With the faulty shower in my hotel room, I wondered if management spent any time asking housekeeping for feedback. It’s the housekeepers who know which bathrooms are the biggest pains to clean — and which bathroom mats are consistently soaked A wet bathroom floor surely frustrates the housekeeper, too, not to mention increasing the hotel’s service costs. Would it have been helpful if the hotel’s cleaning and maintenance personnel had a process to voice their observations and recommendations to management? You bet.

Relying on the insights and observations of your frontline folks is good business. As the Wall Street Journal reported recently, the lifestyle apparel company Lululemon stations its clothes folders next to the changing rooms not just because it makes logistical sense, but because it gives them an opportunity to hear customers expressing their clothing likes and dislikes.

As I discussed this post with a colleague, he said it reminded him of some of the principles of Total Quality Management (TQM). I did a quick Google review of TQM, and sure enough, it includes a focus on quality and customer satisfaction at every level of an organization. Whether it is part of a formal TQM program or simply a key input towards better understanding your customers, find the time to listen to the voice of your frontline employees. If you don’t, you’ll know less about your customers than you should.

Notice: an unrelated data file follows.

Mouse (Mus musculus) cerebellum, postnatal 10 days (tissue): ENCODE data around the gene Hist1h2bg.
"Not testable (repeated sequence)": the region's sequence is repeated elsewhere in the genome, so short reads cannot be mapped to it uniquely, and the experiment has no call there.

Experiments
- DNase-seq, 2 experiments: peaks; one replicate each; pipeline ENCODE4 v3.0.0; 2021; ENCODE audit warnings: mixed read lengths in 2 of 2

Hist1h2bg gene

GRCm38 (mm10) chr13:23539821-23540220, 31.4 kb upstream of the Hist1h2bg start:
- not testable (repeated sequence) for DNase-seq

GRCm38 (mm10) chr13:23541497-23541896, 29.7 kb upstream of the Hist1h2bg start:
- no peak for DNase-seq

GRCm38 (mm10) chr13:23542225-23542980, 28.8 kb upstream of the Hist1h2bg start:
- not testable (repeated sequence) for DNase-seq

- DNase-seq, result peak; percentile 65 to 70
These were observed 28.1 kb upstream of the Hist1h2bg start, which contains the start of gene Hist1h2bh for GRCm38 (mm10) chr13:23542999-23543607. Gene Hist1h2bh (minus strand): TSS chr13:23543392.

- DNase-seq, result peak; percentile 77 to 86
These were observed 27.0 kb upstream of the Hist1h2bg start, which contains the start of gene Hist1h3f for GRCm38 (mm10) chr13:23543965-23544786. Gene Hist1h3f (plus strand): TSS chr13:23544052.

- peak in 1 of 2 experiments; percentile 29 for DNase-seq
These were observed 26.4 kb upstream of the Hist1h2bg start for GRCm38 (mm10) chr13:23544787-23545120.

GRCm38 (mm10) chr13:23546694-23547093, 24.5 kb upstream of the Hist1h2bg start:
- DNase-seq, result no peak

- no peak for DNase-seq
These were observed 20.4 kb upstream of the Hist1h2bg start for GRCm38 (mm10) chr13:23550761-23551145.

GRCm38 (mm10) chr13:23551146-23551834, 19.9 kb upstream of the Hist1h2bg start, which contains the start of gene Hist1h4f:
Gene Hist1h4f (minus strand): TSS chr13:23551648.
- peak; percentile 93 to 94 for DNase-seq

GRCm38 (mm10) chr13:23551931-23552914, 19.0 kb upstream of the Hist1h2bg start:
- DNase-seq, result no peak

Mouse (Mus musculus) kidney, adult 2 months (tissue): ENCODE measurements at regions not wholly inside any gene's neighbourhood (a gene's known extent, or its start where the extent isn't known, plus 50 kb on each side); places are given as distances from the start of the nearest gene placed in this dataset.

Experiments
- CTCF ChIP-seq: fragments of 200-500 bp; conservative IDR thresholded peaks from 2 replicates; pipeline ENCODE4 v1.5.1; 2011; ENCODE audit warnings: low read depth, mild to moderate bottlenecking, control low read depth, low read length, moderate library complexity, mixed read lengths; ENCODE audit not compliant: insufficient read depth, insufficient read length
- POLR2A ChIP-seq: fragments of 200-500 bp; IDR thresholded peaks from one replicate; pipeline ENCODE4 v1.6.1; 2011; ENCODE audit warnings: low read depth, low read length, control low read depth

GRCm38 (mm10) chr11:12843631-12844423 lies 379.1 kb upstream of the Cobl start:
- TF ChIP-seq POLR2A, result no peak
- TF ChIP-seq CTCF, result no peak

More blog posts by Anthony K. Tjan
Anthony K. Tjan


Anthony Tjan is CEO, Managing Partner and Founder of the venture capital firm Cue Ball, vice chairman of the advisory firm Parthenon, and co-author of Heart, Smarts, Guts, and Luck (HBR Press, 2012).

For many years small and medium-sized businesses have used contact centers to help extend their business hours so they can always be available to their customers.  But, as you can read in the article below, all businesses need to look at how to extend their business hours, and all the mediums they are available on for their customers.

This is where a good BPO Contact Center support company can come in.  Most of the leading Contact Centers now are supporting all the traditional communication channels and the new ones like, Twitter, Facebook, Linkedin, etc…  This way instead of trying to reinvent the wheel with your internal support team, you can use the experience that these contact centers already have to expand your service abilities.Now before you jump in feet first and outsource all of this there are a few pieces of advice I would offer: